Sampling Spanish Food: Five Must-Try Tapas

As Seville competes for the World Capital of Tapas, a nod which would give the city another UNESCO World Heritage mention, restaurants and tapas bars around the city are adapting to an eating culture that is evolving towards gastrobar-meets-down home atmosphere. Seville’s tapas culture is a major city attraction.

Many stories about its origins exist, but the practice is universal: bar patrons hop from one bar to another, sampling small plates of food. These can encompass hot dishes or cold, and can be meat, fish, vegetables or anything in between. While Spanish cuisine is considered important, Basque and Catalàn tend to be the heavy hitters in this category.

What sets Seville apart is the participation, making every day special enough to eat out. Tapas can take on so many different forms, making it impossible to get a real taste for Spanish food in a quick trip. Here are five-star dishes that will give you a starter tutorial in Spanish gastronomy:

Pulpo a la Feira

What it is: Boiled octopus served over boiled potatoes, with drizzled olive oil and sweet paprika.

Where it’s from: Typically eaten in the northern region of Galicia, popular varieties include al horno (baked) or a la plancha (grilled).

Where to get it in Seville: Casa Miró is perhaps one of the most famous Galician style restaurants in Seville, but try the pulpo at La Azotea (C/Jesús del Gran Poder, 31), served over mashed potatoes with a mozarabe sauce.

Goes perfectly with: pimientos del padrón, a sometimes-spicy-sometimes-not flash-seared green pepper.


What it is: A thick, cold soup made with tomatoes, bread, olive oil, garlic and vinegar. Often served with chopped bits of ham and boiled egg.

Where it’s from: This dish is one of the most typical in Córdoba and is a thicker, sweeter version of gazpacho.

Where to get it in Seville: Salmorejo is a staple in most well-established bars in Seville, though not all of it is homemade. It’s pretty good at Bodegas la Pitarra, especially when dipped in even more bread!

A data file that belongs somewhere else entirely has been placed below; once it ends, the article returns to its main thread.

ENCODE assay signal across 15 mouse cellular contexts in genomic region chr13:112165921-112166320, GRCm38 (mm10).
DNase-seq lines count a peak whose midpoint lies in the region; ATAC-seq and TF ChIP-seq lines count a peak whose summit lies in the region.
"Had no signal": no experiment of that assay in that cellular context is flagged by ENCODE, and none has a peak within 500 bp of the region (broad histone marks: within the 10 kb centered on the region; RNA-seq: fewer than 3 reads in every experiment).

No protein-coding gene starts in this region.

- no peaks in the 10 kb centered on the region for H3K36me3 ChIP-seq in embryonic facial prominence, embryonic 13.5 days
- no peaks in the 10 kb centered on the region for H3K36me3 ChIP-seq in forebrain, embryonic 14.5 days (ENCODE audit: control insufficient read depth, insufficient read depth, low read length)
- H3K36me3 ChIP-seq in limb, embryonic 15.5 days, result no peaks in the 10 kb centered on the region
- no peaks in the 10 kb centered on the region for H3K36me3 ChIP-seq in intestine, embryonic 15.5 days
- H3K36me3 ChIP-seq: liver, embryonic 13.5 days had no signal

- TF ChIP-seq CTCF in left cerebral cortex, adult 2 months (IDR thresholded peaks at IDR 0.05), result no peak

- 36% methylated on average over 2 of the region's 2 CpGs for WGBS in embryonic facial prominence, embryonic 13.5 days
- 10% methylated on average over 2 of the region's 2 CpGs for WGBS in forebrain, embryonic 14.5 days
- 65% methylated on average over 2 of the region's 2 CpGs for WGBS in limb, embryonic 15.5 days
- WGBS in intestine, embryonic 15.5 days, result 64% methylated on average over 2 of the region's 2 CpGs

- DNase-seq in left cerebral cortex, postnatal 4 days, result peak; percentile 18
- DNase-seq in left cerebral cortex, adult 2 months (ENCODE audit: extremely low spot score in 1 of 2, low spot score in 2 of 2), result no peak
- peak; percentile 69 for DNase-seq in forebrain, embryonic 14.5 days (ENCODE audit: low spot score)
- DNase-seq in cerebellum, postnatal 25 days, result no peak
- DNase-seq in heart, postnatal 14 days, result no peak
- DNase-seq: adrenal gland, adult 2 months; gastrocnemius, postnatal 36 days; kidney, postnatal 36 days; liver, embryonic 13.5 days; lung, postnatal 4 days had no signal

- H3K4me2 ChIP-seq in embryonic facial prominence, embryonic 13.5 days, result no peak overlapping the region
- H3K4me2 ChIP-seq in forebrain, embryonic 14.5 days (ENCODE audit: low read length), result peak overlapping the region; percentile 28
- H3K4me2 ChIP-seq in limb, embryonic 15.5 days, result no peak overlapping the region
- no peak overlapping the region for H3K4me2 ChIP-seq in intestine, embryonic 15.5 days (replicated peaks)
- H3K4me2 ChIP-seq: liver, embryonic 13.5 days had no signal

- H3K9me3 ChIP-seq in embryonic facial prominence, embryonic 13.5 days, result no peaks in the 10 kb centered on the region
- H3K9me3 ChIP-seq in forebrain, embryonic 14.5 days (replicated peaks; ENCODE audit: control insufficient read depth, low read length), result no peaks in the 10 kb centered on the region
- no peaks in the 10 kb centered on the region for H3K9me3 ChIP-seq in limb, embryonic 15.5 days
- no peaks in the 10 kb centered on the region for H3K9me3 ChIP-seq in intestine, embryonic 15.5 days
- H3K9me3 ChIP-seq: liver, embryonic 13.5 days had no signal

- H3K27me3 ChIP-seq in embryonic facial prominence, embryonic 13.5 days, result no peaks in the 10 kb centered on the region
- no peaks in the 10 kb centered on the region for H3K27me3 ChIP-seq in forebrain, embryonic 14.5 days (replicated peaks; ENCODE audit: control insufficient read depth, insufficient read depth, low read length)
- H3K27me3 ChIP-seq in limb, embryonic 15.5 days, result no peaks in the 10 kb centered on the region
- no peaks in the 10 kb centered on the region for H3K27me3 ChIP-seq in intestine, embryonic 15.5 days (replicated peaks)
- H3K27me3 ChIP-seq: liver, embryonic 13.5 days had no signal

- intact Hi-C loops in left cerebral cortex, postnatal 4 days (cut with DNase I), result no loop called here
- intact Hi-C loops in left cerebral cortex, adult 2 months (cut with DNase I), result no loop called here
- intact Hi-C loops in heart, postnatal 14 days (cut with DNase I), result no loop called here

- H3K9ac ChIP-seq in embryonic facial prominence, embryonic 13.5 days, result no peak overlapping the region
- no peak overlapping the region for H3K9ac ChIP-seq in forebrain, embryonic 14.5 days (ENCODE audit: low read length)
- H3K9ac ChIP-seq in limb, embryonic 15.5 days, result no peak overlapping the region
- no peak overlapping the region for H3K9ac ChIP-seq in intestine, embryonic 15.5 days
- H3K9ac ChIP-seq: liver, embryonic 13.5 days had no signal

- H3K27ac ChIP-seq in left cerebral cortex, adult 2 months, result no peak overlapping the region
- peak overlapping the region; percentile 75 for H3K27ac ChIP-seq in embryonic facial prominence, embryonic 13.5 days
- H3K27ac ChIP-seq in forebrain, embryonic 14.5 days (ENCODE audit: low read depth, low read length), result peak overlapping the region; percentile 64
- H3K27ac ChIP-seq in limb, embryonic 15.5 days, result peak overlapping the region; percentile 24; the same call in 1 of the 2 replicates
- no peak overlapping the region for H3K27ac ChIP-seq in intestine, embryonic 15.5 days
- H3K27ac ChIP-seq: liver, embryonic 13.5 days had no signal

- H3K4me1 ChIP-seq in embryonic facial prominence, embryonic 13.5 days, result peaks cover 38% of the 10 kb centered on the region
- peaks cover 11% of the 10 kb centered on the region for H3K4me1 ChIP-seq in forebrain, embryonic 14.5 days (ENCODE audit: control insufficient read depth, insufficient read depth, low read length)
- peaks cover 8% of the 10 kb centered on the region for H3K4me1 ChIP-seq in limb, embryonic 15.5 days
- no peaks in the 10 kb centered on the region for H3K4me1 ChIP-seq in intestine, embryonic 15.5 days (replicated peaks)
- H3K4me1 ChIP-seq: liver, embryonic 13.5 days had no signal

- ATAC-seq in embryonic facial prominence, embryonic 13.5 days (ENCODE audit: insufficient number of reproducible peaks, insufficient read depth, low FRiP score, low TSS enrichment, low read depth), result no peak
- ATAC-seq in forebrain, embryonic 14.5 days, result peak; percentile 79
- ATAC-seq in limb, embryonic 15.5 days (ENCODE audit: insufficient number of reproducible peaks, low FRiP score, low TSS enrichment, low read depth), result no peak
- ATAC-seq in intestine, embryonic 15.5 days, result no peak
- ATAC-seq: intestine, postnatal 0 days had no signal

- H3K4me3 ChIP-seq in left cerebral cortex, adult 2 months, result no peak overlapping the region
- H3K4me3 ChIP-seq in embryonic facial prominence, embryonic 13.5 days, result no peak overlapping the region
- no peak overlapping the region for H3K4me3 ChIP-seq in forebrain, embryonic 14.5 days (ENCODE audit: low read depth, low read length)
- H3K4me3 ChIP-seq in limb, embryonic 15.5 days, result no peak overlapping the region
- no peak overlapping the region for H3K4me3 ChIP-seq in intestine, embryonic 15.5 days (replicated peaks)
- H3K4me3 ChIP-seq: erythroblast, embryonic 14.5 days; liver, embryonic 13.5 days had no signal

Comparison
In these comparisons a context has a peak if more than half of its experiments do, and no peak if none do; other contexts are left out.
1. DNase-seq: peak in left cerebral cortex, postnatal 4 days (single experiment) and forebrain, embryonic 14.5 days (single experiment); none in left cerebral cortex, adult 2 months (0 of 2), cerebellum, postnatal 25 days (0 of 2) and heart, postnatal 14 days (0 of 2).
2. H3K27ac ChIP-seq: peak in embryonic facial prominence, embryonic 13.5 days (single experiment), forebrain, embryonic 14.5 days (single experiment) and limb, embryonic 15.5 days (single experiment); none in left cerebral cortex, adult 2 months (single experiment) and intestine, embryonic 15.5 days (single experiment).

Goes perfectly with: Fried eggplant, a ham and cheese mini-sandwich, Córdoba’s other famous dish, the flamenquín.


What it is: A rice dish that’s often made with seafood, meat and vegetables.

Where it’s from: Believed to have been created in the Albufera region of Valencia, paella is a common dish on the Mediterranean Coast and at barbeques (I mean it!). Rice is a common crop is Spain, and the availability of cheap flights to this region, like from Belfast to Alicante, make it an easy weekend trip.

Where to get it in Seville: On Sundays, La Cocina del Dr. x (Evangelista, 36, Triana) serves rice or paella. If you’re willing to go a bit further out, the duo from L’Albufera in Los Bermejales (Avda. de Europa, 19) cooks their rice to perfection and even serves it to you from the flat, cast-iron dish. Paella takes a while to make and is ordered by the person, so allot enough time or call ahead .

Goes great with: itself. Since paella is a dish that encompasses the major food groups, just keep digging in.

El Serranito

Pepito de Berenjena and fried cheese

What it is: a hearty sandwich stacked high with a pork sirloin or chicken breast, tomato, a slice of ham and a fried green pepper between two hunks of bread.

Where it’s from: This is the Andalusian of fast food. It’s especially common in Seville (I only wish my host mom in Valladolid packed these for me instead of mortadella sandwiches!).

Where to get it in Seville: I’ve found that the biggest and best Serranitos come from the roadside bars in small towns. Many bars in the city serve mini versions of the sandwich for a taste.

Goes perfectly with: A cold beer. It’s hearty, so you’ll need something to wash it down!

Tortilla de Patatas

What it is: This list would not be complete without perhaps the most Spanish dish of them all – the venerable Potato Omelette. As simple as eggs, potatoes and onions, the dish can be tricky to master (especialy when you have to flip it and cook the other side!).

Where it’s from: This is perhaps the only Spanish dish common throughout the entire country.

Where to get it in Seville: Some like it cooked, some like the eggs runny, but I love the tortilla from Bodeguita A. Romero, served with mayonnaise (Calle Gamazo, 16).

Goes perfectly with: Just about anything. It’s actually eaten for breakfast in Madrid!

In homage to a city where the tapeo culture trumps even bullfighting and flamenco (read: it’s accessible and likeable to everyone), I’m starting a weekly Tapas Thursday section that will feature different small plates and where to find them in Seville. Hungry? Read on…